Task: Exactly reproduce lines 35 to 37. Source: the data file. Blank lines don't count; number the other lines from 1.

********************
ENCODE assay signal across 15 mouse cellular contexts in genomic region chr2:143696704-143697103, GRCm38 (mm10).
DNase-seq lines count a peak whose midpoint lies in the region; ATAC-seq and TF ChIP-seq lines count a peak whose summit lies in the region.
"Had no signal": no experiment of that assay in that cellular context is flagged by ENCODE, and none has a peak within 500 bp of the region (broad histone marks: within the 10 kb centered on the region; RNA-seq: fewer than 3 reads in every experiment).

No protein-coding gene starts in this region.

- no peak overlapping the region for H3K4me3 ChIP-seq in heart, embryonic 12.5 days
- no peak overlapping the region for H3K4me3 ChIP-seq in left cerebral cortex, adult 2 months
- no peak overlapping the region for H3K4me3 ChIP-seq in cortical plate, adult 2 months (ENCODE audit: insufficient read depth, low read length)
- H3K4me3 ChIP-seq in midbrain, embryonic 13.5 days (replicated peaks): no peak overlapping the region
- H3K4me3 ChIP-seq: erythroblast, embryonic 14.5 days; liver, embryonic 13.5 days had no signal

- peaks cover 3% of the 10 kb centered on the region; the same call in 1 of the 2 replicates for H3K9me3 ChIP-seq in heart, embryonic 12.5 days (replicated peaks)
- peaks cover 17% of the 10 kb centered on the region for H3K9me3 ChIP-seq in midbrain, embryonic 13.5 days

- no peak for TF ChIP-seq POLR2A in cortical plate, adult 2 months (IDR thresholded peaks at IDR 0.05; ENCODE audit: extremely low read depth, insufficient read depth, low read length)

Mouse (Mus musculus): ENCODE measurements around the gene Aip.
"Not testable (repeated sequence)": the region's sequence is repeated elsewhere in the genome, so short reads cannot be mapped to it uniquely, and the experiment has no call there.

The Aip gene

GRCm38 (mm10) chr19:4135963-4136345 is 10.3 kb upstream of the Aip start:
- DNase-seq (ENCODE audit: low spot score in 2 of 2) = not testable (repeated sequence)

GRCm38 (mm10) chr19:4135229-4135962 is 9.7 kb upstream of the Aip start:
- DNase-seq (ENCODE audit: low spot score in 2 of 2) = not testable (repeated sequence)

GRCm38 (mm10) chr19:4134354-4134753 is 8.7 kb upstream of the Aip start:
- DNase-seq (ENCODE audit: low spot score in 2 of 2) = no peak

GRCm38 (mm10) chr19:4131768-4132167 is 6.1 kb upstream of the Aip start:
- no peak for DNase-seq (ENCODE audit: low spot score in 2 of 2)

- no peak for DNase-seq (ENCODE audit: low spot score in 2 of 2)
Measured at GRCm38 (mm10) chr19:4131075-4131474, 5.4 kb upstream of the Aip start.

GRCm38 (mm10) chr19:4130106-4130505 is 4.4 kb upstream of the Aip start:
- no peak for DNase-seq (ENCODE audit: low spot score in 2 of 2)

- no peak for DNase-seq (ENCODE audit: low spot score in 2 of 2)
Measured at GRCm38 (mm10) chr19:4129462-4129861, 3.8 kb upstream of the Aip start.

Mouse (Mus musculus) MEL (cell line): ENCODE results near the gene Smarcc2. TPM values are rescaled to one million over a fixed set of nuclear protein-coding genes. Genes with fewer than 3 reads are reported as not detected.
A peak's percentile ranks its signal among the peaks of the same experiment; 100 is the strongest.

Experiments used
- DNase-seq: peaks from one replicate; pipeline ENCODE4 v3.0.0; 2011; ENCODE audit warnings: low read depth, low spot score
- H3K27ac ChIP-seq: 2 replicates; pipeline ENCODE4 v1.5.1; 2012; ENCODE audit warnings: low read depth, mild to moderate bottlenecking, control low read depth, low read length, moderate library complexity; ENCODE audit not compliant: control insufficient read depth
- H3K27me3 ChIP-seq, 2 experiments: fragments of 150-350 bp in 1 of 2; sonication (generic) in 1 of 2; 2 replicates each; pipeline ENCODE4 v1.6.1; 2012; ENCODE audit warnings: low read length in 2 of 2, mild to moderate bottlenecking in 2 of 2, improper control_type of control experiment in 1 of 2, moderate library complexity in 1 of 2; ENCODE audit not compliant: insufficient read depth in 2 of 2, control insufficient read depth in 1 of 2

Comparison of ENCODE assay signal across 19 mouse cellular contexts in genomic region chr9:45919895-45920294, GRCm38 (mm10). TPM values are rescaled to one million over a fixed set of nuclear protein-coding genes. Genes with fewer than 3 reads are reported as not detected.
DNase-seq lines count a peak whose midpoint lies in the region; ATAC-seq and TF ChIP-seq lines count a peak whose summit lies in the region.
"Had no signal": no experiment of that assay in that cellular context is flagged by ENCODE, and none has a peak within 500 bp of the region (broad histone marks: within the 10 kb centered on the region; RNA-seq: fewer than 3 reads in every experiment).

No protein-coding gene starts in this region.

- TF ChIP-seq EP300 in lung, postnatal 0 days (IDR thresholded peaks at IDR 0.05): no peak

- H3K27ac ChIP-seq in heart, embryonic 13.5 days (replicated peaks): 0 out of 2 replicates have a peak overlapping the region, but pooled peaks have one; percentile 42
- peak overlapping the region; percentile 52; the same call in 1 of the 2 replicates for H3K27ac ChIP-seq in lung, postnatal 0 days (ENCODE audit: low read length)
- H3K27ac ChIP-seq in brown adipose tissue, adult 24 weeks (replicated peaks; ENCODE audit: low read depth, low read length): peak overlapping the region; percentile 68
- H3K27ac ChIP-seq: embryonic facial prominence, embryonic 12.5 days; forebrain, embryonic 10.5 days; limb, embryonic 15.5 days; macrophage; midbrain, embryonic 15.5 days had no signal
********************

- H3K27me3 ChIP-seq, 2 experiments: fragments of 150-350 bp in 1 of 2; sonication (generic) in 1 of 2; 2 replicates each; pipeline ENCODE4 v1.6.1; 2012; ENCODE audit warnings: low read length in 2 of 2, mild to moderate bottlenecking in 2 of 2, improper control_type of control experiment in 1 of 2, moderate library complexity in 1 of 2; ENCODE audit not compliant: insufficient read depth in 2 of 2, control insufficient read depth in 1 of 2

Comparison of ENCODE assay signal across 19 mouse cellular contexts in genomic region chr9:45919895-45920294, GRCm38 (mm10). TPM values are rescaled to one million over a fixed set of nuclear protein-coding genes. Genes with fewer than 3 reads are reported as not detected.
DNase-seq lines count a peak whose midpoint lies in the region; ATAC-seq and TF ChIP-seq lines count a peak whose summit lies in the region.